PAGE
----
GSA Annual Meeting in Phoenix, Arizona, USA - 2019

Paper No. 105-11
Presentation Time: 9:00 AM-6:30 PM


HASBARGEN, Leslie, Earth & Atmospheric Sciences, SUNY Oneonta, 219 Perna Science Building, Ravine Parkway, Oneonta, NY 13820

Every alluvial deposit contains rocks with individual stories, and this study seeks to develop quantitative relationships between shape, size, rock erodibility and tumbling history to aid in deciphering the rocks’s story. Streams incorporate rock fragments from bedrock exposures, and the recruits are usually very angular. Rocks tumble in a stream during large flows, interacting with each other and the channel bed. The impacts lead to rock disintegration. Sharp edges smooth during transport. Stream networks mix rocks with diverse transport pathways, so alluvial deposits tend to contain rocks of varying angularity.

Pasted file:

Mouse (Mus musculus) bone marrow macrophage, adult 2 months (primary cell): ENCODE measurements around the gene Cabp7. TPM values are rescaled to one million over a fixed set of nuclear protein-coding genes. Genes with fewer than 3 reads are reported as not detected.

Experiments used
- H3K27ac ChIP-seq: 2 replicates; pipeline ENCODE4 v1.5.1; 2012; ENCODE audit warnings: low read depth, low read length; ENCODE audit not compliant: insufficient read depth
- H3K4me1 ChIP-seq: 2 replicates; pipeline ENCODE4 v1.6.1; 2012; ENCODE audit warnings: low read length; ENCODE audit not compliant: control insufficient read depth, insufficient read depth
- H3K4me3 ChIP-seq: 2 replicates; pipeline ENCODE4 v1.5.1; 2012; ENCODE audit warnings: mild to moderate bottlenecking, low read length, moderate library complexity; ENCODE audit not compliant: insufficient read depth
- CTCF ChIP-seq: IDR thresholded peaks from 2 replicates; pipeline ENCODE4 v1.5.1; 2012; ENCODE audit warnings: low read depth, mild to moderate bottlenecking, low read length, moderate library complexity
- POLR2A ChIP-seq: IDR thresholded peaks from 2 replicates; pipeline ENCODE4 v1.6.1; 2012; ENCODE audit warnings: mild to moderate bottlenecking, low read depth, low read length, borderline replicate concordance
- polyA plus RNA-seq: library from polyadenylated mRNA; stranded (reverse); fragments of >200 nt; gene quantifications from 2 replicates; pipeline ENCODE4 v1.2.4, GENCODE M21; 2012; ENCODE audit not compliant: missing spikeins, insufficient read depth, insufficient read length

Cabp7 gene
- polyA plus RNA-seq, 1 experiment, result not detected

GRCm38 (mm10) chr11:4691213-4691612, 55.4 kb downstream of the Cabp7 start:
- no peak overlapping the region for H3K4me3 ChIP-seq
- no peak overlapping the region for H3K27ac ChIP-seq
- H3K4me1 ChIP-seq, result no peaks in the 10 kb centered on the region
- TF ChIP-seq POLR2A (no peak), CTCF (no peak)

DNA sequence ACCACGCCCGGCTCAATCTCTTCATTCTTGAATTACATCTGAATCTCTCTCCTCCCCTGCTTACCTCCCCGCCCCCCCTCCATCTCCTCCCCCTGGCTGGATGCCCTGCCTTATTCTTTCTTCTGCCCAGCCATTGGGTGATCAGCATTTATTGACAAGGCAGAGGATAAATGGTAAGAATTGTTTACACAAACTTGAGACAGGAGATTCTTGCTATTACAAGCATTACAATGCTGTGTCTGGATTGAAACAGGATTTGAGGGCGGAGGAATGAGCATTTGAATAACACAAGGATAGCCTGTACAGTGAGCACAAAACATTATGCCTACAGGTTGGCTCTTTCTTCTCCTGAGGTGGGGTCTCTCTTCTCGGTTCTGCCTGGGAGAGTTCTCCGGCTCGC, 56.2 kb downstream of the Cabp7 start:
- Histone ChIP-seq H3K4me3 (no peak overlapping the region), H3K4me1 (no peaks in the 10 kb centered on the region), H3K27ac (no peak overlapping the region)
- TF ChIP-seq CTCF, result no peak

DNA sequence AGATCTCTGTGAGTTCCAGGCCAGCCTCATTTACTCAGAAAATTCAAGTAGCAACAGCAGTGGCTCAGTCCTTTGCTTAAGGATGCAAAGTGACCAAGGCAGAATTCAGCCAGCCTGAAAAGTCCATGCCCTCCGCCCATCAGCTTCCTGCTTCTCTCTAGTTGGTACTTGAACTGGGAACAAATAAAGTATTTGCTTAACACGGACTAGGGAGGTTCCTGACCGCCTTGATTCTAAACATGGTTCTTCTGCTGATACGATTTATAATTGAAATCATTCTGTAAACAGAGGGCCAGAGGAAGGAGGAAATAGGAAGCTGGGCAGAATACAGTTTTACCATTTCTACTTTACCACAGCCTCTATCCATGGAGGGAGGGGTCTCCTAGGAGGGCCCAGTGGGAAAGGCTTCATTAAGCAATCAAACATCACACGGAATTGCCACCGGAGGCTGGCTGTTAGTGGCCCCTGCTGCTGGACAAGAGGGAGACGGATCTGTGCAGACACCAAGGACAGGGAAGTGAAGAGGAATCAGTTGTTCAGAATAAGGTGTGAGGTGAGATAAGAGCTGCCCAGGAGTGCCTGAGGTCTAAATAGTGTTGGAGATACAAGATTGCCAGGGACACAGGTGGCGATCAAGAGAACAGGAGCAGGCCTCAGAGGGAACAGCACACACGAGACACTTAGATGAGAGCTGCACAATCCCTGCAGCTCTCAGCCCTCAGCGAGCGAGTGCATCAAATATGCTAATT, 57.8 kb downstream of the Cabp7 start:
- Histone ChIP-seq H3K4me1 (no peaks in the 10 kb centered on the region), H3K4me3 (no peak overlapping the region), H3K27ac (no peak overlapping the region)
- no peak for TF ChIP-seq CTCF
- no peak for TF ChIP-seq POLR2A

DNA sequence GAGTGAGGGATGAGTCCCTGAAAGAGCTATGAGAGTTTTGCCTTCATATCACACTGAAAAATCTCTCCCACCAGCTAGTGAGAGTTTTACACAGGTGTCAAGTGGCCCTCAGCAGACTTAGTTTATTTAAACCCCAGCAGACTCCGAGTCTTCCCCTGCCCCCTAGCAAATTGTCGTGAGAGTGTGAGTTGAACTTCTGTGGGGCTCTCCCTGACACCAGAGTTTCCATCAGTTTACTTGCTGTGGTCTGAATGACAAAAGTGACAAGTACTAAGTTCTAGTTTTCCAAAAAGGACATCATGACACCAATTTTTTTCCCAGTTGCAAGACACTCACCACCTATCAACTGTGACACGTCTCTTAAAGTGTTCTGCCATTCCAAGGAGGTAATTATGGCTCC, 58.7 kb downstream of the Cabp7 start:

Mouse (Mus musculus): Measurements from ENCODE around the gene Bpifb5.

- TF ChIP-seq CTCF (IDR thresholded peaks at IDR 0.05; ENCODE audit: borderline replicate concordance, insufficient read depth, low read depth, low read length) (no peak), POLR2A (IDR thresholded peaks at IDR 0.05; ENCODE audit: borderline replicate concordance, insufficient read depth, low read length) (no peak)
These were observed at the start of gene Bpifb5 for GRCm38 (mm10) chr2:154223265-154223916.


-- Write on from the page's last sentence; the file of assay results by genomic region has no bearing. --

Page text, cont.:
This study investigates Paleozoic clastic and carbonate rocks in the northern Appalachian plateau of central New York USA. Representative rocks were gathered from streams and bedrock outcrops, then measured for shape, size, angularity, strength and erodibility. Rock elastic strength was estimated with a Schmidt hammer (10-60 MPa), and strength varied from < 10 to 55 MPa. Mohs hardness picks were used to estimate rock resistance to scratching, with values ranging from 1 to 6, and most falling between 2 to 3. To measure erodibility, equal masses of broken rocks and water were tumbled in a rock polishing mill of 30 cm circumference that rotates 140 revolutions per minute. A few hours to a few days of tumbling led to 10-80% declines in rock mass, depending on rock erodibility. Rock erodibility, measured as the decay constant in an exponential fit to fractional mass loss plotted against tumbling distance, spanned a couple orders of magnitude, from 10-6 to 10-4 per m. Shape evolution in a rock tumbler yields discs, rods, and spheres as possible final forms. Rock strength anisotropy controls shape evolution. Platy rocks are strong in two directions, and much weaker in the third. Round rocks are isotropic with respect to strength. Strength anisotropy determines which 3D shape characteristic (size, roughness, curvature, anisotropy, planarity) contains the most information on transport distance. However, curvature declines significantly for limestone, shale, and granite with tumbling distance. Shape measurements in 3D point clouds of particles could provide estimates of transport distance, if erodibility is known for the rock.